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Confidence to spare: individual differences in cognitive and metacognitive arrogance and competence

Abstract

While some individuals are able to confidently make competent choices, others make poor decisions but are unjustifiably confident. What are their individual characteristics? This study examined individual differences in cognitive and metacognitive competence and arrogance. In doing so, we determined the role of metacognitive confidence and self-monitoring in competence and arrogance. We also investigated the predictive validity of the resulting model to decision-making competence. Psychology undergraduates (N = 180) completed measures of intelligence, on-task confidence, arrogant-and dogmatic-like traits and thinking dispositions. Confirmatory Factor Analysis revealed that the most parsimonious solution was a hierarchical two-factor model defined by broad Cognitive and Metacognitive Competence and Arrogance factors. The broad Competence was defined by positive loadings from Intelligence and Confidence factors and a negative loading from the Dogmatism factor. The broad Arrogance factor was defined by positive loadings from Confidence, Arrogance, and Dogmatism factors, but no loading from the Intelligence. Therefore, the study determined that the Confidence trait loaded on both factors while a first-order Intelligence factor loaded on Competence only. Thus, while arrogant individuals were as confident as competent individuals, this confidence was not justified by their performance and ability. Moreover, Arrogance positively predicted higher bias, confidence, prediction and evaluation estimates, but not actual performance on a decision task. In contrast, the Competence factor positively predicted the accuracy of performance. Supporting and extending the Koriat’s (1997) cue utilization theory, the current results indicated that test- and (systematic) individual-specific sources of diagnostic cues underlie judgment accuracy, however, they seem to play different roles for individuals based on their relative standing within the Cognitive and Metacognitive Competence and Arrogance taxonomy. Extending Dunning et.al (2003), some “people tend to be blissfully unaware of their incompetence” and are “triply cursed” as they are also dogmatic.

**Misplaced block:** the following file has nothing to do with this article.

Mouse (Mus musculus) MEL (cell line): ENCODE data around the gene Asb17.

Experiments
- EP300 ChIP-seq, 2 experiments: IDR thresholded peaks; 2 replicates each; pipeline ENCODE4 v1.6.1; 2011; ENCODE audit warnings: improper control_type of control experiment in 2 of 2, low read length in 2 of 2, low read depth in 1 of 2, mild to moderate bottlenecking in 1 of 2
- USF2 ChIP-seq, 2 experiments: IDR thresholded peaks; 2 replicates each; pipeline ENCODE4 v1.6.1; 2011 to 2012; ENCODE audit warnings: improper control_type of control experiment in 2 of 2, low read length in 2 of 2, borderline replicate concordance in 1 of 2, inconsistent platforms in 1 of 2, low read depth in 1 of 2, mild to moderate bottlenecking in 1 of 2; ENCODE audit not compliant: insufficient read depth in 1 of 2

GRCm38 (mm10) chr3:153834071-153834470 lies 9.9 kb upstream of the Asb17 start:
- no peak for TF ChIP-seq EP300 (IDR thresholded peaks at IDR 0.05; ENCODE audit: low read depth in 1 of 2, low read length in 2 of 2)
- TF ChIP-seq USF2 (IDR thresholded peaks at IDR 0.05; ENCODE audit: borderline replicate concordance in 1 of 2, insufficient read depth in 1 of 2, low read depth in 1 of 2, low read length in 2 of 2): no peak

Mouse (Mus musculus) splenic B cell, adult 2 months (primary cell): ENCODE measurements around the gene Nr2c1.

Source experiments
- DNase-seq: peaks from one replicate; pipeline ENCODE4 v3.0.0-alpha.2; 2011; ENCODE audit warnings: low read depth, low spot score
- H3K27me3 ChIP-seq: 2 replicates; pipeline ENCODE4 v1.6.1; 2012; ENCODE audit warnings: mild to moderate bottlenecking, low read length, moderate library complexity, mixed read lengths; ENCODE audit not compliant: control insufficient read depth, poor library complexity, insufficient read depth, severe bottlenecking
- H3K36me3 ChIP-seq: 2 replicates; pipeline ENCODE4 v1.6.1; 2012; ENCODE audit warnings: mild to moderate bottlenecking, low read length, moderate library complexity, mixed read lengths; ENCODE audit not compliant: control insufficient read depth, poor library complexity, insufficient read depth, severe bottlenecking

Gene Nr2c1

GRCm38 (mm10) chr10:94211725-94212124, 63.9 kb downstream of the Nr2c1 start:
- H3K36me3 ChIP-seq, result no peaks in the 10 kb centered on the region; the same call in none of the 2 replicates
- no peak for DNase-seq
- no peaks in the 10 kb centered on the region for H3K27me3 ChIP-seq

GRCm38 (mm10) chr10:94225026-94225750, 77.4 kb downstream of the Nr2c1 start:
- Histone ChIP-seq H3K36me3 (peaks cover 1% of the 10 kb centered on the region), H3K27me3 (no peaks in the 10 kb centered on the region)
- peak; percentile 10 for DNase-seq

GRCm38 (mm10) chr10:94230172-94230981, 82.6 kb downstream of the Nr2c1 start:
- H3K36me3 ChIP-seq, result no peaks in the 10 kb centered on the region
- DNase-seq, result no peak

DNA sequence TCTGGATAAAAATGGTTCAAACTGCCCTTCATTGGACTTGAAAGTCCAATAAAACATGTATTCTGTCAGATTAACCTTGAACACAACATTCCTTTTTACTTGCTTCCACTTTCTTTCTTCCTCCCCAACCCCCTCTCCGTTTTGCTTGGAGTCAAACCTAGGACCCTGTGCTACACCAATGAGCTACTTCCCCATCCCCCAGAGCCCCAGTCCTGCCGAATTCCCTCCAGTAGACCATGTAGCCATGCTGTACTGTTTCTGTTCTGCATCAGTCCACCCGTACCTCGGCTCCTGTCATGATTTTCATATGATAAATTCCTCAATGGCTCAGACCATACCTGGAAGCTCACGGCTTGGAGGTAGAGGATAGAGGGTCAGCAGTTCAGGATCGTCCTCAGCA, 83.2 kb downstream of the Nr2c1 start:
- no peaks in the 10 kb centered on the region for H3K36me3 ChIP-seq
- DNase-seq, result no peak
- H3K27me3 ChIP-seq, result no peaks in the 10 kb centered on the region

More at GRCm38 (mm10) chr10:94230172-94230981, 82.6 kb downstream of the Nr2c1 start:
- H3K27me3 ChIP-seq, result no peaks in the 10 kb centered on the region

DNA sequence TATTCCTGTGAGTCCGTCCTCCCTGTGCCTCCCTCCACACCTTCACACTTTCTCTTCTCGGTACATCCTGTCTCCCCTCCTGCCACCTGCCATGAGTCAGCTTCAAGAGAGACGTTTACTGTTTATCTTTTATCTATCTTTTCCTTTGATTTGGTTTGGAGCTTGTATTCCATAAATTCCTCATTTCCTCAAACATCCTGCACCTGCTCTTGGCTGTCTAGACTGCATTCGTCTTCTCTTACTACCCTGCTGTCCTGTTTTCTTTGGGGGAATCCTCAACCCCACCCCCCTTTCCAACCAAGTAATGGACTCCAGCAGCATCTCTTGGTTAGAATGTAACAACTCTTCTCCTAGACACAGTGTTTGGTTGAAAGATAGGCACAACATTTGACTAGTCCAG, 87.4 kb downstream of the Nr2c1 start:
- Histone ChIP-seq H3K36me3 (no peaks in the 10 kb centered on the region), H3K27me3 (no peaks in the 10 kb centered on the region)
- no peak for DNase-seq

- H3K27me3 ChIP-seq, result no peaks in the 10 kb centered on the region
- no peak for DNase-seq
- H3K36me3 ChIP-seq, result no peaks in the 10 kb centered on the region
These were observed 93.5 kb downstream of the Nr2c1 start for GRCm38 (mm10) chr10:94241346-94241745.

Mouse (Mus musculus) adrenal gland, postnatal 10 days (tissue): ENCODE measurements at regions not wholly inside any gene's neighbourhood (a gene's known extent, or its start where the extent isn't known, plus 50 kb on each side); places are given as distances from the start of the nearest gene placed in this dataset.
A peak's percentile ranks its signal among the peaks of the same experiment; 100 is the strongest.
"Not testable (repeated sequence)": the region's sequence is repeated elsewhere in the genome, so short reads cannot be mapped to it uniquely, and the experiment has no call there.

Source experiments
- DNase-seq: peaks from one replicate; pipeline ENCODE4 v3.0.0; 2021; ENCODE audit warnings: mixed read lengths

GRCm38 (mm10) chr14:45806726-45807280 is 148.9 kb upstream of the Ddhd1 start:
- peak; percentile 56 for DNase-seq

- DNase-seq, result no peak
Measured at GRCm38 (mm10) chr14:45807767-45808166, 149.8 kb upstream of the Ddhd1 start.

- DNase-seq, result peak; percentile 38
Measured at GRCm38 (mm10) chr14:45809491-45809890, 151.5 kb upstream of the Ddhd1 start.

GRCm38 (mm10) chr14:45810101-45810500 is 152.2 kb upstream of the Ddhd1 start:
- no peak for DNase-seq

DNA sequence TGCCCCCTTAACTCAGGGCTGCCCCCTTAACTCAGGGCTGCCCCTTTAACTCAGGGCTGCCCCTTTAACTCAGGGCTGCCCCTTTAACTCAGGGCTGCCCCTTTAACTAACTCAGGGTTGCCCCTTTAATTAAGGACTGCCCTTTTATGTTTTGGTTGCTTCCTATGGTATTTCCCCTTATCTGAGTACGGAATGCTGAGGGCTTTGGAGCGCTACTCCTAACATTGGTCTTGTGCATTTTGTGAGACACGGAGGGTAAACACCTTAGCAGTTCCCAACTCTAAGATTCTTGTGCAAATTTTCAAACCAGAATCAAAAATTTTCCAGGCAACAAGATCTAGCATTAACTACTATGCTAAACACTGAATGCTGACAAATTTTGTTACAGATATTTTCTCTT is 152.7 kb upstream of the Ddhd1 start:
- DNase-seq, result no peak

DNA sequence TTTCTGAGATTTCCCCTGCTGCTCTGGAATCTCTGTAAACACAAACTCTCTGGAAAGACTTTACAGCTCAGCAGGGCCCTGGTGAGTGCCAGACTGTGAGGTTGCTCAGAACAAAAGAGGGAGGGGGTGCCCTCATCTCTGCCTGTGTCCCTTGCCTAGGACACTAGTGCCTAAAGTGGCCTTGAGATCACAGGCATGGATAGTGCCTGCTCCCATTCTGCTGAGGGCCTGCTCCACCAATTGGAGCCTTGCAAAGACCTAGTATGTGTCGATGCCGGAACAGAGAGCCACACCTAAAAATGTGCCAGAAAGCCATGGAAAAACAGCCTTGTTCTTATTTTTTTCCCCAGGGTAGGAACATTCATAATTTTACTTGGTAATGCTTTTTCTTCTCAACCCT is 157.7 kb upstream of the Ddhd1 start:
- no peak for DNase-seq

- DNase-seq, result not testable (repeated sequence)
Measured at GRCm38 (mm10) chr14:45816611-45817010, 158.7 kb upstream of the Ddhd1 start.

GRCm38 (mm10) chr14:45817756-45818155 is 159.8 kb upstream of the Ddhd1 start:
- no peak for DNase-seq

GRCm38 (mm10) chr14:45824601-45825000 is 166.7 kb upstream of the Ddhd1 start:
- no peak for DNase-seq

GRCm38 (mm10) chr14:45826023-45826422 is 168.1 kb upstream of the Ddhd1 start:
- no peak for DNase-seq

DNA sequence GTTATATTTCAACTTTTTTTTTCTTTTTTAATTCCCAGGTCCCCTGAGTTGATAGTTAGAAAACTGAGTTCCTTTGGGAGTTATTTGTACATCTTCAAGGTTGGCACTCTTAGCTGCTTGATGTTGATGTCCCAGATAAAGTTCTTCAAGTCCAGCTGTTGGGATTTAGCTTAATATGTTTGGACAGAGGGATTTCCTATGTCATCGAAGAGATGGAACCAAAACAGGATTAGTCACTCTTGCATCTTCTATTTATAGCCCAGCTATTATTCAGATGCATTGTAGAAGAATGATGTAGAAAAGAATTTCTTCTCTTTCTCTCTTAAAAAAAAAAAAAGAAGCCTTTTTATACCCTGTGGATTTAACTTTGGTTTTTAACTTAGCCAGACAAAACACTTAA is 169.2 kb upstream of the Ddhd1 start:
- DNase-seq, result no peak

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Notes

  1. We acknowledge that there are three measures assessing workplace arrogance (Johnson et al., 2010), intellectual arrogance in the context of religious leadership (McElroy et al., 2014), and mental materialism and ideological territoriality (Gregg, Mahadevan, & Sedikides, 2017). However, the first two measures are outside the scope of the present research, which focuses on cognitive arrogance. The third measure, although does not capture cognitive and metacognitive arrogance directly, may be of some relevance to its nomological network, but it was published after this research was conceived and executed. Future studies should investigate its convergence with the broad Arrogance factor described below.

  2. Some authors refer to this score as overconfidence bias or calibration bias (e.g., Bruine de Bruin & Parker, 2005; Yates, 1990). In this paper, however, we will use the term ‘bias’ score only to reflect the fact that people may exhibit both, over- and under-confidence (see Stankov, 1999 for a review).

  3. The tasks were administered as part of a combined protocol for two separate theses. The second project compared self-report measures of the Confidence trait to on-task confidence assessments. The measures capturing self-assessment of confidence and various self-concepts are outside of the scope of this paper and are not presented here.

  4. The Pessimism Bias score of the Optimistic Bias measure also had a low reliability estimate (alpha = .50). Given that it was not entirely within the scope of this research, it was omitted from all further analyses.

  5. The graphical depiction of the three models which had relevant bias scores as Dependent Variables were virtually identical; thus, the model based on the confidence bias score only is presented as a Figure 6. The results for each model, however, are shown in Table 6.

  6. Given that correlation between second-order Competence and Arrogance factors did not reach statistical significance (r = −.21, p =. 077), it was omitted and not modelled in Models 2 a-c.

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The first author of this manuscript is acting as the Associate Editor of the Metacognition and Learning journal and the Guest Editor of the SI titled Applied Metacognition. The manuscript, however, will be handled by the second Guest Editor of this SI, Prof Susanne Narciss. Thus, the authors declare that they have no conflict of interest.

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Kleitman, S., Hui, J.SW. & Jiang, Y. Confidence to spare: individual differences in cognitive and metacognitive arrogance and competence. Metacognition Learning 14, 479–508 (2019). https://doi.org/10.1007/s11409-019-09210-x

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Keywords

  • Confidence
  • Competence
  • Arrogance
  • Self-monitoring
  • Bias
  • Metacognition
  • Decisionmaking
  • Individual differences